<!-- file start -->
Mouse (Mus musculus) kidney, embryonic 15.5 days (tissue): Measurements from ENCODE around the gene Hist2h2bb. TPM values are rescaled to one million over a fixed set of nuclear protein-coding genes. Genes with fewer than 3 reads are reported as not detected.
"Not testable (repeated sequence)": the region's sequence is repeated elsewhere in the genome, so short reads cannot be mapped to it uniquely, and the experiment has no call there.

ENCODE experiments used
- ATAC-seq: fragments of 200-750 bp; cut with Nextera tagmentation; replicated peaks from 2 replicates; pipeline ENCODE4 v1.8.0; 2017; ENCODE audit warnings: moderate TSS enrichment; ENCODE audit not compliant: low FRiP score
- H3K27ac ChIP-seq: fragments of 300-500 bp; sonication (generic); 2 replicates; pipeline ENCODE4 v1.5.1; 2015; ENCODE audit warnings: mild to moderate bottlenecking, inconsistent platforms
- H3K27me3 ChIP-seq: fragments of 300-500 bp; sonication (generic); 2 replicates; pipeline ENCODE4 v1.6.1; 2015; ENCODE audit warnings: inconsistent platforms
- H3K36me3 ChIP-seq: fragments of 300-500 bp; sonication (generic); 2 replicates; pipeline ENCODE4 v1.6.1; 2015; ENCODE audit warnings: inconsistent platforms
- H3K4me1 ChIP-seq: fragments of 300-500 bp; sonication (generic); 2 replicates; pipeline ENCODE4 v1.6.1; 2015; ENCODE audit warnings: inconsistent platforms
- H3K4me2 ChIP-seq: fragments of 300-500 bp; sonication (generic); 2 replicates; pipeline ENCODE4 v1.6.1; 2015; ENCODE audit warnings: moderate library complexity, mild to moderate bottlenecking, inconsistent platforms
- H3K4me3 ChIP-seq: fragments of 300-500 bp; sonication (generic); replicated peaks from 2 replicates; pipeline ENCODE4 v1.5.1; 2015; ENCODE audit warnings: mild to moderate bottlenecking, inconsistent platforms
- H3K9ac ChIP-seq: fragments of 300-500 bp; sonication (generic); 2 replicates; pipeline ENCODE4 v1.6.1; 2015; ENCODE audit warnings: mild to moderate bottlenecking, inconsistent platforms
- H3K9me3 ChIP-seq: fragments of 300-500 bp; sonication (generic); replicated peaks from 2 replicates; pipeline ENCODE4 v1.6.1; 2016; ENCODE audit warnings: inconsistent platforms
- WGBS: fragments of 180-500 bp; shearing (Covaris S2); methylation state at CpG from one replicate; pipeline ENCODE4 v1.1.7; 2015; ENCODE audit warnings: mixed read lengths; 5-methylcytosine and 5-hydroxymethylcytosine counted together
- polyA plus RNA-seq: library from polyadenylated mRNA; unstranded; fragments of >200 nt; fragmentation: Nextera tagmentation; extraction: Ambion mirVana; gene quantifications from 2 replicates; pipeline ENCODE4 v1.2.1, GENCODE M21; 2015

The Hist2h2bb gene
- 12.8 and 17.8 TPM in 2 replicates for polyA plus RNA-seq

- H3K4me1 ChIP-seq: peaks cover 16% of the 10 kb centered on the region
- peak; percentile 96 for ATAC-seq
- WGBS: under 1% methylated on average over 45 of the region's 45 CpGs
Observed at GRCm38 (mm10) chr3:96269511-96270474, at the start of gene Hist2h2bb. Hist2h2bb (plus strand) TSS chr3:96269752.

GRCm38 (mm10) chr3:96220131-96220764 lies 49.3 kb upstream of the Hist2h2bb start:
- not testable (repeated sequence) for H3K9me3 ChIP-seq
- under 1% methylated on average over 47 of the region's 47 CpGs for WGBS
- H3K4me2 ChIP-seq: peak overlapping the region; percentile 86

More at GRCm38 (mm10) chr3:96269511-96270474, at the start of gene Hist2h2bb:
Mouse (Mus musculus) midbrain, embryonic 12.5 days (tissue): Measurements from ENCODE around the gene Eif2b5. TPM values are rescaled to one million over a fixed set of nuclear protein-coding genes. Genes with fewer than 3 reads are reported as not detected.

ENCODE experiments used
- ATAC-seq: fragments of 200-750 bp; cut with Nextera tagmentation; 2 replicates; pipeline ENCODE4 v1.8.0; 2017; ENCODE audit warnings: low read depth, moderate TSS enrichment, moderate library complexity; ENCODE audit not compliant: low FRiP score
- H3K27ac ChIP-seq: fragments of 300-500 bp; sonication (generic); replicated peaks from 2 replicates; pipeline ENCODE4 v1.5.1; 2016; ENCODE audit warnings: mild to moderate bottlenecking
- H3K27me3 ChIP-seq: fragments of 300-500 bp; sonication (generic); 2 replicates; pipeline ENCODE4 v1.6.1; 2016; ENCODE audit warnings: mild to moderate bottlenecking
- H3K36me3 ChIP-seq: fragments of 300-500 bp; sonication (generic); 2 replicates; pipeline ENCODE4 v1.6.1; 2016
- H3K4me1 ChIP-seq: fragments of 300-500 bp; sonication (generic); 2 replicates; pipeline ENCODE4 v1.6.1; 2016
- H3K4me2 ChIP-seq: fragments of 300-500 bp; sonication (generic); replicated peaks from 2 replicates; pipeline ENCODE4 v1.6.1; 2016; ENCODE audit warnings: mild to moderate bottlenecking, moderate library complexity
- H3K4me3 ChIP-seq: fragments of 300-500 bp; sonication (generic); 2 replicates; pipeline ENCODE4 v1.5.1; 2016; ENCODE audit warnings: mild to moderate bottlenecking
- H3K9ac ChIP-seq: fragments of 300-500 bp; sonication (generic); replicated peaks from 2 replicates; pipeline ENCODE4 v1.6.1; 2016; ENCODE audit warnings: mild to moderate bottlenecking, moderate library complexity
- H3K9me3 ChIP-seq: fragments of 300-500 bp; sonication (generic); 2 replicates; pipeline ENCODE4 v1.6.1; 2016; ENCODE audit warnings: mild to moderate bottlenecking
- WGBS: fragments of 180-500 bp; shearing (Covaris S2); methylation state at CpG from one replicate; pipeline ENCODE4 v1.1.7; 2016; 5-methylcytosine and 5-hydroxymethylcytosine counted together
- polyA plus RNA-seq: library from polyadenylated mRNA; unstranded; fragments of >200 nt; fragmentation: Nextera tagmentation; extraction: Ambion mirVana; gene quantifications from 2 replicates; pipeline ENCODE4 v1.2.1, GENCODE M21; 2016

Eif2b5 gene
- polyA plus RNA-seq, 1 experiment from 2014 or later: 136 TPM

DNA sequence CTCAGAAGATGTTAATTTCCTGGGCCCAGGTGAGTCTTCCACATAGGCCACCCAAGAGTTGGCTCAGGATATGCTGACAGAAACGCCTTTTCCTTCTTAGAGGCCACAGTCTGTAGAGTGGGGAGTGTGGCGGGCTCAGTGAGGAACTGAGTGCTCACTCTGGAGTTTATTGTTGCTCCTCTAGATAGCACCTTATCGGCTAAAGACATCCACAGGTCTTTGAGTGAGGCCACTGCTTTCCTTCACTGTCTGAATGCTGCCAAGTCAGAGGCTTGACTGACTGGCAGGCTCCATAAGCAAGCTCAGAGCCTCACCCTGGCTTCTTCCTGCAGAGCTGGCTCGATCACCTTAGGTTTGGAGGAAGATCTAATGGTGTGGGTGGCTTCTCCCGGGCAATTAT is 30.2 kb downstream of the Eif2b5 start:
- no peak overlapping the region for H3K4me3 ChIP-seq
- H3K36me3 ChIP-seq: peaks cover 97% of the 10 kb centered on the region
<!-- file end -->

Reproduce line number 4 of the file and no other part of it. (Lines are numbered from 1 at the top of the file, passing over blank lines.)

- ATAC-seq: fragments of 200-750 bp; cut with Nextera tagmentation; replicated peaks from 2 replicates; pipeline ENCODE4 v1.8.0; 2017; ENCODE audit warnings: moderate TSS enrichment; ENCODE audit not compliant: low FRiP score